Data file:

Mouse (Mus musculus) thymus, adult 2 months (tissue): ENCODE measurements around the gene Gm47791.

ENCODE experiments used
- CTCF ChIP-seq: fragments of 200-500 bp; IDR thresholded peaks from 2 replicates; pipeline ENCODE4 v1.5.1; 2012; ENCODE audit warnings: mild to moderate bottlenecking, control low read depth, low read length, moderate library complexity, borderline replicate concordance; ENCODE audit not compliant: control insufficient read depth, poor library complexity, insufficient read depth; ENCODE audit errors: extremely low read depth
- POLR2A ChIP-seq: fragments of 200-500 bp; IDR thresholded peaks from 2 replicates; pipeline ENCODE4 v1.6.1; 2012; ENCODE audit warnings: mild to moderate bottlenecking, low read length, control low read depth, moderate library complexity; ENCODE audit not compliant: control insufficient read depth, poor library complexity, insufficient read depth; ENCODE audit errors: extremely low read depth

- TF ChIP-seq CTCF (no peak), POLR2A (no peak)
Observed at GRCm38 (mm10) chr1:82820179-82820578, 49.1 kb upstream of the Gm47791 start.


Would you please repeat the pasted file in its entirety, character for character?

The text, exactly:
Mouse (Mus musculus) thymus, adult 2 months (tissue): ENCODE measurements around the gene Gm47791.

ENCODE experiments used
- CTCF ChIP-seq: fragments of 200-500 bp; IDR thresholded peaks from 2 replicates; pipeline ENCODE4 v1.5.1; 2012; ENCODE audit warnings: mild to moderate bottlenecking, control low read depth, low read length, moderate library complexity, borderline replicate concordance; ENCODE audit not compliant: control insufficient read depth, poor library complexity, insufficient read depth; ENCODE audit errors: extremely low read depth
- POLR2A ChIP-seq: fragments of 200-500 bp; IDR thresholded peaks from 2 replicates; pipeline ENCODE4 v1.6.1; 2012; ENCODE audit warnings: mild to moderate bottlenecking, low read length, control low read depth, moderate library complexity; ENCODE audit not compliant: control insufficient read depth, poor library complexity, insufficient read depth; ENCODE audit errors: extremely low read depth

- TF ChIP-seq CTCF (no peak), POLR2A (no peak)
Observed at GRCm38 (mm10) chr1:82820179-82820578, 49.1 kb upstream of the Gm47791 start.